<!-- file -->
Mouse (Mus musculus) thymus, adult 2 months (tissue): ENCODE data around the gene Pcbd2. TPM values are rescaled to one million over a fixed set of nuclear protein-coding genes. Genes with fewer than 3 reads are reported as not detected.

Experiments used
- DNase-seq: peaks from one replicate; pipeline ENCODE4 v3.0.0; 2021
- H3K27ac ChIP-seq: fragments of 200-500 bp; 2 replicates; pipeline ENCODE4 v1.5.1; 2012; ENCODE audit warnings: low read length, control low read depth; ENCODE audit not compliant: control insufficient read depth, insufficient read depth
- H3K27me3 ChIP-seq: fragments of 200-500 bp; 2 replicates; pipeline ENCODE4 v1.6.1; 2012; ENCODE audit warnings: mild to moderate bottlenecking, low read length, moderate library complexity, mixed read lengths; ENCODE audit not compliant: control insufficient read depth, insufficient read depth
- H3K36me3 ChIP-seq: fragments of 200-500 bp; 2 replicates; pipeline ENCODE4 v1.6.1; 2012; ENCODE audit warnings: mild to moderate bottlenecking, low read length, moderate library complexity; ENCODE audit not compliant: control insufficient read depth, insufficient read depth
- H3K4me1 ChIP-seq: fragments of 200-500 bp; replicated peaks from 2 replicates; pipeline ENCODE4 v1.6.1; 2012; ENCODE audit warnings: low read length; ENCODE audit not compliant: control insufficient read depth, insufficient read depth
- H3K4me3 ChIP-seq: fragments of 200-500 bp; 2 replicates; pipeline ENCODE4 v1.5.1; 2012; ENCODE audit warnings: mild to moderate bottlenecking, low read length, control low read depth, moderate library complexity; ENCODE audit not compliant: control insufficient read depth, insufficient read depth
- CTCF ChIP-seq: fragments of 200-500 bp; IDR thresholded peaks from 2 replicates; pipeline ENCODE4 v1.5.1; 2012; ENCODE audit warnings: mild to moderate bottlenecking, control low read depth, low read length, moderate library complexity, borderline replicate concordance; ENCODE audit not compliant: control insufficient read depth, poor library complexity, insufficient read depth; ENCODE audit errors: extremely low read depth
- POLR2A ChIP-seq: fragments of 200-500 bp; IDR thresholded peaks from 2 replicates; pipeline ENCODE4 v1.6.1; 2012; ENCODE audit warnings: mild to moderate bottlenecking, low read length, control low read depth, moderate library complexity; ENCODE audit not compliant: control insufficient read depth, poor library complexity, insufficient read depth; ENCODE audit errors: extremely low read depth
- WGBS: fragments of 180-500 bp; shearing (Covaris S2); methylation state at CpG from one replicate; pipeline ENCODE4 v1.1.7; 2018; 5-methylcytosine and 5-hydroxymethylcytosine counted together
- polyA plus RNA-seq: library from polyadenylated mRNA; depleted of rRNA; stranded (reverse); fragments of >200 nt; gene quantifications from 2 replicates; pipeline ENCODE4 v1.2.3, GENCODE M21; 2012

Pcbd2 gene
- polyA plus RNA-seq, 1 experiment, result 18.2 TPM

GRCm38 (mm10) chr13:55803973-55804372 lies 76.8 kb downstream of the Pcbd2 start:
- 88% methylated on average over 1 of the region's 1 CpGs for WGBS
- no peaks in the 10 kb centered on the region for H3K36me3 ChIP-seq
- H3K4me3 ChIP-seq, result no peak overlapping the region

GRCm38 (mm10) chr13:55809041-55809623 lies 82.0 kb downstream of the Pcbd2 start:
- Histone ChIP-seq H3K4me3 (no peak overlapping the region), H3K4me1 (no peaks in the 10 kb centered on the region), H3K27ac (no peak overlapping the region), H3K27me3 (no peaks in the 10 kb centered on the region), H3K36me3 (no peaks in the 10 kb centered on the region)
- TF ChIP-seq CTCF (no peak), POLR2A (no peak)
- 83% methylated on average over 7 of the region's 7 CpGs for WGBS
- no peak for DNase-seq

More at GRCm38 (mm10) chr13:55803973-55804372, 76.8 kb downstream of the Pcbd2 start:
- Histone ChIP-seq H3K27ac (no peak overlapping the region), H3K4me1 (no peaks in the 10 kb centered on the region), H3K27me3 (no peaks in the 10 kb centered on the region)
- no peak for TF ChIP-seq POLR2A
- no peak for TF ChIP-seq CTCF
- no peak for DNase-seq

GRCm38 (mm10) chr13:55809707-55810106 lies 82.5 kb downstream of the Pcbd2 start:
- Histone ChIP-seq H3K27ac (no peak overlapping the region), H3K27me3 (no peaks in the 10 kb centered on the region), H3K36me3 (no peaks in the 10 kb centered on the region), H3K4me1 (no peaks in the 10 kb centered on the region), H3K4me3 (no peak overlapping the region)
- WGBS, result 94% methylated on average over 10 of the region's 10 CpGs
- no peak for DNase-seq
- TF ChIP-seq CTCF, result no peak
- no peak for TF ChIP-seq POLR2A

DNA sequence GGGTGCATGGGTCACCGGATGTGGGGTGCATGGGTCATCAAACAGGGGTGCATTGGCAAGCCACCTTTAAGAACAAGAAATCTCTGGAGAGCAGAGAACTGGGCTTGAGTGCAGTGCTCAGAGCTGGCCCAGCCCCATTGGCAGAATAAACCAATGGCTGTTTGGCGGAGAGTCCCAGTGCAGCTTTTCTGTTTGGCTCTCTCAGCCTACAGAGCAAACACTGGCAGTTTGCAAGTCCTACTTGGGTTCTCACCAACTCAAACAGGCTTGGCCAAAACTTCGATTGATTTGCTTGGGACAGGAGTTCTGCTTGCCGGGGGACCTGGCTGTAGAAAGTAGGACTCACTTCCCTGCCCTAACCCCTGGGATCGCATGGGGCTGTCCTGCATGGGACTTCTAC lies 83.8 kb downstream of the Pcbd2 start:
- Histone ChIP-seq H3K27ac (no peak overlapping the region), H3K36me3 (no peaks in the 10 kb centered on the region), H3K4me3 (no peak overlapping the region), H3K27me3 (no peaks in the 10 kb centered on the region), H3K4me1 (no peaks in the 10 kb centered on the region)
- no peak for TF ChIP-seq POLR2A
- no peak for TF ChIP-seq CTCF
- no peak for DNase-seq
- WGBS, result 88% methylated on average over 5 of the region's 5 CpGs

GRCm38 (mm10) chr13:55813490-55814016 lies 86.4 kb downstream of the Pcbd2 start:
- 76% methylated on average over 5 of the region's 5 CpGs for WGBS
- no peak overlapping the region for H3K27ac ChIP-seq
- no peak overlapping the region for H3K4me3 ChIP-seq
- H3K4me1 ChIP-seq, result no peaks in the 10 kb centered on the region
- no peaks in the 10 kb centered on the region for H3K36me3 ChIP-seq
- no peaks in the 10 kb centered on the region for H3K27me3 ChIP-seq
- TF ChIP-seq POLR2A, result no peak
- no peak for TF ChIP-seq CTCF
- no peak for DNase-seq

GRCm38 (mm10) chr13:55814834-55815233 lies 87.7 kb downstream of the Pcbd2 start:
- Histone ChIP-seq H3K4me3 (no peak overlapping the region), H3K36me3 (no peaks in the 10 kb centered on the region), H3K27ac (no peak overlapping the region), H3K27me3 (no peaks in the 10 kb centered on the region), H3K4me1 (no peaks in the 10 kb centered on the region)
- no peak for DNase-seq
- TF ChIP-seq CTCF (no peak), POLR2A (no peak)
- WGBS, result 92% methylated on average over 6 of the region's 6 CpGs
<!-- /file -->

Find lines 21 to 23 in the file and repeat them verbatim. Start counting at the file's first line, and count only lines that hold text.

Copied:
- TF ChIP-seq CTCF (no peak), POLR2A (no peak)
- 83% methylated on average over 7 of the region's 7 CpGs for WGBS
- no peak for DNase-seq